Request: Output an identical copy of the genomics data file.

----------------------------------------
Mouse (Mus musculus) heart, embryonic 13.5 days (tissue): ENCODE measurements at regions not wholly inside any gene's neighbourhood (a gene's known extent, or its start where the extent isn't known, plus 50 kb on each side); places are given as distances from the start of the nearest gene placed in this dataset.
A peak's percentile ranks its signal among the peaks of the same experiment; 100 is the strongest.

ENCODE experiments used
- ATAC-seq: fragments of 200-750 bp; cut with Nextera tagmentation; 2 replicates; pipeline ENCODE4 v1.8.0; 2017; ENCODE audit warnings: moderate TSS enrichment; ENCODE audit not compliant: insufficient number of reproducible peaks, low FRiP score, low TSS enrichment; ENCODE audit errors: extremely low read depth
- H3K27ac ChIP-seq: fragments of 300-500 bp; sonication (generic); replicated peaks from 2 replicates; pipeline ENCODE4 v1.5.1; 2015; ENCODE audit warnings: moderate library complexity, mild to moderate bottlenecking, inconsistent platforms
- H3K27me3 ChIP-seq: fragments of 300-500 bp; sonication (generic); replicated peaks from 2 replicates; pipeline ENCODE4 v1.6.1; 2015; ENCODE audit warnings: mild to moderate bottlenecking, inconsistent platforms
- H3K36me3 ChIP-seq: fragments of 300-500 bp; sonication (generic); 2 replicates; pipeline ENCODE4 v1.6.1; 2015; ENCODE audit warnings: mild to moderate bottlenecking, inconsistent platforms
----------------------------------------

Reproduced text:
Mouse (Mus musculus) heart, embryonic 13.5 days (tissue): ENCODE measurements at regions not wholly inside any gene's neighbourhood (a gene's known extent, or its start where the extent isn't known, plus 50 kb on each side); places are given as distances from the start of the nearest gene placed in this dataset.
A peak's percentile ranks its signal among the peaks of the same experiment; 100 is the strongest.

ENCODE experiments used
- ATAC-seq: fragments of 200-750 bp; cut with Nextera tagmentation; 2 replicates; pipeline ENCODE4 v1.8.0; 2017; ENCODE audit warnings: moderate TSS enrichment; ENCODE audit not compliant: insufficient number of reproducible peaks, low FRiP score, low TSS enrichment; ENCODE audit errors: extremely low read depth
- H3K27ac ChIP-seq: fragments of 300-500 bp; sonication (generic); replicated peaks from 2 replicates; pipeline ENCODE4 v1.5.1; 2015; ENCODE audit warnings: moderate library complexity, mild to moderate bottlenecking, inconsistent platforms
- H3K27me3 ChIP-seq: fragments of 300-500 bp; sonication (generic); replicated peaks from 2 replicates; pipeline ENCODE4 v1.6.1; 2015; ENCODE audit warnings: mild to moderate bottlenecking, inconsistent platforms
- H3K36me3 ChIP-seq: fragments of 300-500 bp; sonication (generic); 2 replicates; pipeline ENCODE4 v1.6.1; 2015; ENCODE audit warnings: mild to moderate bottlenecking, inconsistent platforms